“The Qatari ambassador wanted to humiliate the Egyptians,” said a veteran Palestinian journalist in the Gaza Strip. “It was very embarrassing not only for the Egyptians, but for Hamas as well.”

Palestinians noted that al Emadi regularly enters the Gaza Strip through the Erez border crossing (with Israel) and not from the Rafah terminal on the border with Egypt.

Relations between Cairo and Doha have been strained since 2013, when the Egyptian army ousted Qatari-supported president Mohammed Morsi.

In June 2017, Egypt and three Arab countries – Saudi Arabia, Bahrain and the United Arab Emirates – announced that they had decided to sever diplomatic relations with Qatar. The four countries cited Qatar’s continuing support for “terrorism,” including the Muslim Brotherhood, which is now banned in Egypt.

Last week, Palestinians in the Gaza Strip attacked the Qatari envoy after he visited a hospital. The protesters threw a shoe at his vehicle and removed Qatari flags and ripped placards thanking the emirate and its leaders for their support for the Gaza Strip.

Some Palestinians claimed that the protesters were affiliated with Egyptian-backed ousted Fatah leader Mohammed Dahlan. The protest against the Qatari envoy was aimed at undermining Qatar’s role in the Gaza Strip, according to the Palestinians.

“The Egyptians are unhappy with Qatar’s continued meddling in the internal affairs of the Palestinians, particularly its support for Hamas,” said a Palestinian political analyst in Gaza City.

Earlier this month, Qatar pledged to provide emergency aid to the Gaza Strip worth $9 million.

The emir of Qatar, al Thani, phoned Hamas leader Ismail Haniyeh to tell him about the decision. Haniyeh, in return, thanked the emir and Qatar for their continued support for the Palestinians in the Gaza Strip.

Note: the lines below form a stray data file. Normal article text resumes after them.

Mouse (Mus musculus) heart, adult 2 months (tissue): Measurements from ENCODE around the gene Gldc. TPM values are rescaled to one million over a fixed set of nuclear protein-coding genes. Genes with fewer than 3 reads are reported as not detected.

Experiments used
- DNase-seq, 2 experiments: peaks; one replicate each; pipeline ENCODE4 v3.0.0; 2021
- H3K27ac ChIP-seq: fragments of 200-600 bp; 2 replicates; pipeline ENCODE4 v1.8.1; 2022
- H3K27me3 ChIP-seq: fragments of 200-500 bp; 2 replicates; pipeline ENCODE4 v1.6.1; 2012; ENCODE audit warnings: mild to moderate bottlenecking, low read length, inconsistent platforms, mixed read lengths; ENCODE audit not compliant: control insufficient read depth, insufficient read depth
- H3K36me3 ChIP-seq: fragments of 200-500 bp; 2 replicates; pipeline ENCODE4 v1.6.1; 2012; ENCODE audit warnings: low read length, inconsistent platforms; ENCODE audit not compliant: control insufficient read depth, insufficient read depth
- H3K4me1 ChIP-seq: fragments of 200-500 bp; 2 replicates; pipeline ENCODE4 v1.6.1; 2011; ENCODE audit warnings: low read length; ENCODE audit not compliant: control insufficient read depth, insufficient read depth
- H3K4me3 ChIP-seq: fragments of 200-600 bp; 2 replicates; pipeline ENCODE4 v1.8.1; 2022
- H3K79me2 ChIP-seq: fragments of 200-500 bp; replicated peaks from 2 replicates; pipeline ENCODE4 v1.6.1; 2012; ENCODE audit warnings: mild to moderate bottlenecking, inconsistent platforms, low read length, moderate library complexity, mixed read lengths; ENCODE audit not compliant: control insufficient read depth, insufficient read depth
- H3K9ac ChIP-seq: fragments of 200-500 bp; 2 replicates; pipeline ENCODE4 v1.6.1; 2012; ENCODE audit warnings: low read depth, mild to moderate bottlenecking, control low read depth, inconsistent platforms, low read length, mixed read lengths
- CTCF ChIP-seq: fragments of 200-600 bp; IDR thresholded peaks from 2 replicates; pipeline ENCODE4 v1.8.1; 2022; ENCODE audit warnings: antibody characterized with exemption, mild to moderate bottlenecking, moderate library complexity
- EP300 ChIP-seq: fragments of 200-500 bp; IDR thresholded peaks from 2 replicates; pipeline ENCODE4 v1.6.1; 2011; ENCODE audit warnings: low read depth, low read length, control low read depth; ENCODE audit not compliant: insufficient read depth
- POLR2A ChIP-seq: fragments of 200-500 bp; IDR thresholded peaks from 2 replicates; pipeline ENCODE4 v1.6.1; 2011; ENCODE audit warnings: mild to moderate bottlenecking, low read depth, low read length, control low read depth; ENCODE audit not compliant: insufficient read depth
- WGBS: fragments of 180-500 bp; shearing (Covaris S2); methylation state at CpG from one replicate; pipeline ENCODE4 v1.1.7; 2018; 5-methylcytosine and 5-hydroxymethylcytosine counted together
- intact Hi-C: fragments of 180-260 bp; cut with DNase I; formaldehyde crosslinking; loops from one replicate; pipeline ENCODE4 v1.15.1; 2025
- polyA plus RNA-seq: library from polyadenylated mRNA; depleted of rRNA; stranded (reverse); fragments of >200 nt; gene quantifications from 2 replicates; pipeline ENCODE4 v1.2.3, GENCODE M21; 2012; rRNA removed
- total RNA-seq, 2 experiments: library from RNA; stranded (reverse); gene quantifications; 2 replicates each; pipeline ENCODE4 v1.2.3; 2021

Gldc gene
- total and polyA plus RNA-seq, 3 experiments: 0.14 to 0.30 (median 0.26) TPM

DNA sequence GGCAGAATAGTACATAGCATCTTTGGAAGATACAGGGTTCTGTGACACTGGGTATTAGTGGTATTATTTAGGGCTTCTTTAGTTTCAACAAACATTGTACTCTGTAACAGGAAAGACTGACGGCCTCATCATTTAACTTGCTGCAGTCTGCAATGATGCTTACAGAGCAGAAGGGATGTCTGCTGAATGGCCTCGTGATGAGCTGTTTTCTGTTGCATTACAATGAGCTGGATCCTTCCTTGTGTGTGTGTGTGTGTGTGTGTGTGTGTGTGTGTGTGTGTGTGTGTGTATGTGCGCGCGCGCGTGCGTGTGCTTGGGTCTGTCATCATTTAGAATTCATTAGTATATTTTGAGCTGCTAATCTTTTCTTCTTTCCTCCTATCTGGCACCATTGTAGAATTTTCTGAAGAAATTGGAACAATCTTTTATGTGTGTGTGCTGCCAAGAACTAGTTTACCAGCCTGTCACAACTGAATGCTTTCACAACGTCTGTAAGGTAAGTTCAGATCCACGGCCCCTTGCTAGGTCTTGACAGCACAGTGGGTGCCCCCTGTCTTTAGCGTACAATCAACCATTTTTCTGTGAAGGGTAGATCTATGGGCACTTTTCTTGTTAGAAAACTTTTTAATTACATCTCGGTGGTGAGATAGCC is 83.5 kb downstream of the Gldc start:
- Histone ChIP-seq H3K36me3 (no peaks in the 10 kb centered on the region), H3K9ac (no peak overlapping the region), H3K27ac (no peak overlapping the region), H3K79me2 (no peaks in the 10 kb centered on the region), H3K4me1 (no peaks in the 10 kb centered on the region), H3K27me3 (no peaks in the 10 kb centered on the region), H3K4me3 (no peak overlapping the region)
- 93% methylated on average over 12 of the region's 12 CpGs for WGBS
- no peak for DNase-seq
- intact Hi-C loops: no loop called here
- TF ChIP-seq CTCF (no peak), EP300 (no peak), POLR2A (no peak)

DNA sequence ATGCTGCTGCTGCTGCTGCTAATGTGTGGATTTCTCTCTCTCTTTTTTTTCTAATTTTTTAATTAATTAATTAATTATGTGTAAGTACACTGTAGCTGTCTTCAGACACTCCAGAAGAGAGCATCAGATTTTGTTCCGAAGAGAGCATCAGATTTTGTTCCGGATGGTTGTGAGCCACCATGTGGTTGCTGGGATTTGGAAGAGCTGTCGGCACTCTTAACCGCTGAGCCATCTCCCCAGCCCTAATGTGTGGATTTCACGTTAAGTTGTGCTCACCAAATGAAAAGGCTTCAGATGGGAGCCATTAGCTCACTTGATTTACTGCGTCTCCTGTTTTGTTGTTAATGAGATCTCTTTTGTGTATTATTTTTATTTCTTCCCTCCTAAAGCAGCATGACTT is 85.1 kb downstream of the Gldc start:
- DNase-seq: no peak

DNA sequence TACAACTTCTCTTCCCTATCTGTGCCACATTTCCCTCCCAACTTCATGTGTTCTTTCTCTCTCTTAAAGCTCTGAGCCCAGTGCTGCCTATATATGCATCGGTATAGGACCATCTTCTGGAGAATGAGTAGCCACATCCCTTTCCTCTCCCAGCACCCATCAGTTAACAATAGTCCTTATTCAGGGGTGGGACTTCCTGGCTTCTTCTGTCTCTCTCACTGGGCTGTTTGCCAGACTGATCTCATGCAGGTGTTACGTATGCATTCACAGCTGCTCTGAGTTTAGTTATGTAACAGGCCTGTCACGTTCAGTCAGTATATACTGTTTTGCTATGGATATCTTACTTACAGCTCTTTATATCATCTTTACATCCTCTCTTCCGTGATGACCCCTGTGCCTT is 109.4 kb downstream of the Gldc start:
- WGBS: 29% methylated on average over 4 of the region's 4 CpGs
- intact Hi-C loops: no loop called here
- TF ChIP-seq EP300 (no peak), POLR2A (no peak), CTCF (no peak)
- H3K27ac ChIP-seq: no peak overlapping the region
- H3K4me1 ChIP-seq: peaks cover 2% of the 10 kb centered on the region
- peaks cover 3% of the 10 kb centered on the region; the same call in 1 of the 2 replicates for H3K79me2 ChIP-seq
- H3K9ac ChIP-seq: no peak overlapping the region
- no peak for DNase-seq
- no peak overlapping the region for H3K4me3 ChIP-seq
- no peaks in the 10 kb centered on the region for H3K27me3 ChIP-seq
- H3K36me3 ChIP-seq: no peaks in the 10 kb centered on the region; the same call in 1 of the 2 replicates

Hours after the phone conversation, Haniyeh and several top Hamas officials were abruptly summoned to Cairo for talks on the floundering “reconciliation” pact with Fatah and beefing up security measures along the border between the Gaza Strip and Egypt.

More than three weeks have passed since Hanieyh and his friends arrived in Cairo. This has sparked a wave of rumors in the Gaza Strip that the Hamas leaders had been placed under house arrest in Cairo to prevent them from working with Qatar.

Fatah’s Azzam al-Ahmad, right, and Saleh al-Arouri, left, of Hamas talk to journalists after signing a reconciliation deal in Cairo on October 12, 2017, as the two rival Palestinian movements ended their decade-long split following negotiations overseen by Egypt. (AFP/Khaled Desouki)

A Hamas spokesman on Monday dismissed the rumors as “fabrications.” The Hamas officials visiting Egypt were being treated with “full respect,” he said.

Palestinians in the Gaza Strip expressed concern that the dispute between Qatar and Egypt would negatively impact efforts to ease restrictions and “alleviate the suffering of the people” in the coastal enclave.

“The Egyptians don’t want Qatar to help us, the Qataris don’t want the Egyptians to help us,” complained a Palestinian businessman in the Gaza Strip. “This power struggle is very harmful and will have serious and negative repercussions on the people here.”